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Surviving The Storm 

by Robert Goodman
(Page 2 of 2)  

Staying Home

When staying at home, it is recommended to stock up on enough food and supplies for at least two weeks. Remember that in all likelihood the power will go out. Get plenty of batteries and store food that does not need refrigeration. Plan on cooking on portable stoves If your loved one receives meals on wheels, request meals for a week or make arrangements for her to go someplace where she can receive the appropriate care during this time.

If your loved one depends on life support equipment or air conditioning, register him with the local power and telephone company, as well as the local disaster preparedness agency. If he uses oxygen, ask his supplier to give him portable tanks. Talk to a doctor and determine if he needs to be admitted to a hospital prior to the emergency. Again, make these calls now.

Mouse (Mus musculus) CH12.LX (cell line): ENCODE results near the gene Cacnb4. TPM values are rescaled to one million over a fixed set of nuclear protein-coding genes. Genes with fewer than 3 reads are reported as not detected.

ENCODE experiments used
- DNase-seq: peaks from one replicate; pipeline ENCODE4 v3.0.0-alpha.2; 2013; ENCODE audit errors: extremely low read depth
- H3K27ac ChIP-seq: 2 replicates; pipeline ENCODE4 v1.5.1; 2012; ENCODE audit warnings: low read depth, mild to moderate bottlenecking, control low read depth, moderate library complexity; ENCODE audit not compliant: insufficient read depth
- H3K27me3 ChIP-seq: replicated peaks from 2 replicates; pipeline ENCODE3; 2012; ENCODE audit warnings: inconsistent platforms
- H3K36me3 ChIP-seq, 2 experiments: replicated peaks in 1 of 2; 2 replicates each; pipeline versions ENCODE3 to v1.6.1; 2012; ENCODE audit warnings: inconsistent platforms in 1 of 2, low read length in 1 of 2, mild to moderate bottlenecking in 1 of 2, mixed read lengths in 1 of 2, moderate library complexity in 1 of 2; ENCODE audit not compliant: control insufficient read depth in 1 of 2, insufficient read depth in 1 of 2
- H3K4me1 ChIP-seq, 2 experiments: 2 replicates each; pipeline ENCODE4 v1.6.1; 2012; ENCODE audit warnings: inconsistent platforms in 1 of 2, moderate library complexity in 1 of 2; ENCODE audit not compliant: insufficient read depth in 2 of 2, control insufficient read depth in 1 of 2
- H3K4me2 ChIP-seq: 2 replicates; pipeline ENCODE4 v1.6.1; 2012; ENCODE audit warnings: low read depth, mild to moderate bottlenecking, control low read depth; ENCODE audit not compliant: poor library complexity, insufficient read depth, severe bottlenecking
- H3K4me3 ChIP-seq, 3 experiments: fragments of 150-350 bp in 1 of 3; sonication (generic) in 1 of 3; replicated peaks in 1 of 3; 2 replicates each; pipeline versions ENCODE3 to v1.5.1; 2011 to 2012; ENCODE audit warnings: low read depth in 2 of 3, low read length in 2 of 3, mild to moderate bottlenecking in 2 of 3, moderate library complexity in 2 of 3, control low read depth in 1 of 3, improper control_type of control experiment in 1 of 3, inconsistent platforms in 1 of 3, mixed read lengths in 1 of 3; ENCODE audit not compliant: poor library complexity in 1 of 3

The local media will publish lists of supplies, which should be purchased in advance. Personalize that list by adding the items specific to the needs of yourself and your loved ones. Go over this list with them. Make sure there is enough medication and medical supplies to last the storm and its aftermath. All needed supplies should be stored so they are accessible and protected from possible water damage. Make a list of important numbers and keep it with you at all times.

Don't wait until the last minute, when time, supplies and spaces at facilities are running out. The closer the storm comes, the more difficult it is to get the information and assistance you need. Being prepared and making arrangements before the weatherman informs you of approaching danger are the best ways to insure the safety and well being of your family and loved ones.

Contact your local Office of Emergency Management, or Office of Public Safety, for the specific resources and information available for your area.

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